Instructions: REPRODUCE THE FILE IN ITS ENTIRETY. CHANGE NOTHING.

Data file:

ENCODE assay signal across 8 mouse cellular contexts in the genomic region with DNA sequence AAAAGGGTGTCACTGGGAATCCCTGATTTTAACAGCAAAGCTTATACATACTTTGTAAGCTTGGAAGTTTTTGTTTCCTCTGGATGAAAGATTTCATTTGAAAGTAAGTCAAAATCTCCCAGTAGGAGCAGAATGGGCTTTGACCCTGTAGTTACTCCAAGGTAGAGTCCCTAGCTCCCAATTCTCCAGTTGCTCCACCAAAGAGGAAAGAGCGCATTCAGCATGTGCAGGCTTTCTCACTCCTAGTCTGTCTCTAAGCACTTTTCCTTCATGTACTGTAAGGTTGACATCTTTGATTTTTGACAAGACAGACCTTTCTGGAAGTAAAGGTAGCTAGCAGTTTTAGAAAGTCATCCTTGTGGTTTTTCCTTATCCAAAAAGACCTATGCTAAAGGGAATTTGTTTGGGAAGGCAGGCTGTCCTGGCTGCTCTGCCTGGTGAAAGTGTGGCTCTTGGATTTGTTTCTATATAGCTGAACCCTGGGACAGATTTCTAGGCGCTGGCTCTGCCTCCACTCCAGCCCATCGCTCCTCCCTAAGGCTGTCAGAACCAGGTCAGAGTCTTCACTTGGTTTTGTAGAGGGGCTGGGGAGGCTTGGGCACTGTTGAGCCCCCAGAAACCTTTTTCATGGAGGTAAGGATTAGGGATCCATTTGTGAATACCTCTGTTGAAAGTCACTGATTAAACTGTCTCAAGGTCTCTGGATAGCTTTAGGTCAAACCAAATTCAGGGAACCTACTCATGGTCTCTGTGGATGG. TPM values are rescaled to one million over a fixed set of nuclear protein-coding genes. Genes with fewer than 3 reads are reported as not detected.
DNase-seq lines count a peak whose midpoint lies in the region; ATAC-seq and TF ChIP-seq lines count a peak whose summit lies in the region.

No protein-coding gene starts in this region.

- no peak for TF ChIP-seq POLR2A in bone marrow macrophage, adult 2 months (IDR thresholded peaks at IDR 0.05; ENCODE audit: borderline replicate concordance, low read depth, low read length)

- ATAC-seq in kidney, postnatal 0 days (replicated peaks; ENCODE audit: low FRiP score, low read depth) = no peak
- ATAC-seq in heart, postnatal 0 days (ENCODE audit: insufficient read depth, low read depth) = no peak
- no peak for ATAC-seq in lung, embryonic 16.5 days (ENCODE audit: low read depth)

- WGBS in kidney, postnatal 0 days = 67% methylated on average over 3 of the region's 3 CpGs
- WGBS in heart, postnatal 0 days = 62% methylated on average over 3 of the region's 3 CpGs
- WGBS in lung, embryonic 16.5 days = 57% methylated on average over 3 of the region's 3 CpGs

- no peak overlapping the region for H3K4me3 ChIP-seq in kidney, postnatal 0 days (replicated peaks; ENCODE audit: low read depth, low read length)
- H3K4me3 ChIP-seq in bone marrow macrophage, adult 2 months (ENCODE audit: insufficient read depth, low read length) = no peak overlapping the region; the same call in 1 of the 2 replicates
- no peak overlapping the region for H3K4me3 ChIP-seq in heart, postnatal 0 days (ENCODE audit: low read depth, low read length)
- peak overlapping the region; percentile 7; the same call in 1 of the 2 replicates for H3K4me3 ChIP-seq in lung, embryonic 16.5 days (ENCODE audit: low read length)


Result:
ENCODE assay signal across 8 mouse cellular contexts in the genomic region with DNA sequence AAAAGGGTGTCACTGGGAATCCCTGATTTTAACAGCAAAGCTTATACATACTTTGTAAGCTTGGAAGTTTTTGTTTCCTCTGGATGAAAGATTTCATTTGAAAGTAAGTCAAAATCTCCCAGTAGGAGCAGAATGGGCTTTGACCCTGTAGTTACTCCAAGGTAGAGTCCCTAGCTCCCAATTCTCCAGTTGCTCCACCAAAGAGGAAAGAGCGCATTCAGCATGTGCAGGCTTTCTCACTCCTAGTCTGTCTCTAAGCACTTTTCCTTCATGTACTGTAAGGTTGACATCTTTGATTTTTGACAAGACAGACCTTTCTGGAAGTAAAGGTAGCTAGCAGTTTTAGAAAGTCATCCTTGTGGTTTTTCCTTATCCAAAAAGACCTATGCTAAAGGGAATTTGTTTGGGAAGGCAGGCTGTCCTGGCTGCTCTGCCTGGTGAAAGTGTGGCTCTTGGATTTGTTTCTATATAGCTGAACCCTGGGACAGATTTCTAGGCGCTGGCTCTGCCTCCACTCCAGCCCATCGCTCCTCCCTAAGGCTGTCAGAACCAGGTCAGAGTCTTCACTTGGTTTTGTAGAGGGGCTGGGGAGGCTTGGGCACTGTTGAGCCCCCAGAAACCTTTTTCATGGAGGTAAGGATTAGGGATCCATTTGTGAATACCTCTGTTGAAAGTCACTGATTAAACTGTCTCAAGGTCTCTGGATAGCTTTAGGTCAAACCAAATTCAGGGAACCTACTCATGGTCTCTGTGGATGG. TPM values are rescaled to one million over a fixed set of nuclear protein-coding genes. Genes with fewer than 3 reads are reported as not detected.
DNase-seq lines count a peak whose midpoint lies in the region; ATAC-seq and TF ChIP-seq lines count a peak whose summit lies in the region.

No protein-coding gene starts in this region.

- no peak for TF ChIP-seq POLR2A in bone marrow macrophage, adult 2 months (IDR thresholded peaks at IDR 0.05; ENCODE audit: borderline replicate concordance, low read depth, low read length)

- ATAC-seq in kidney, postnatal 0 days (replicated peaks; ENCODE audit: low FRiP score, low read depth) = no peak
- ATAC-seq in heart, postnatal 0 days (ENCODE audit: insufficient read depth, low read depth) = no peak
- no peak for ATAC-seq in lung, embryonic 16.5 days (ENCODE audit: low read depth)

- WGBS in kidney, postnatal 0 days = 67% methylated on average over 3 of the region's 3 CpGs
- WGBS in heart, postnatal 0 days = 62% methylated on average over 3 of the region's 3 CpGs
- WGBS in lung, embryonic 16.5 days = 57% methylated on average over 3 of the region's 3 CpGs

- no peak overlapping the region for H3K4me3 ChIP-seq in kidney, postnatal 0 days (replicated peaks; ENCODE audit: low read depth, low read length)
- H3K4me3 ChIP-seq in bone marrow macrophage, adult 2 months (ENCODE audit: insufficient read depth, low read length) = no peak overlapping the region; the same call in 1 of the 2 replicates
- no peak overlapping the region for H3K4me3 ChIP-seq in heart, postnatal 0 days (ENCODE audit: low read depth, low read length)
- peak overlapping the region; percentile 7; the same call in 1 of the 2 replicates for H3K4me3 ChIP-seq in lung, embryonic 16.5 days (ENCODE audit: low read length)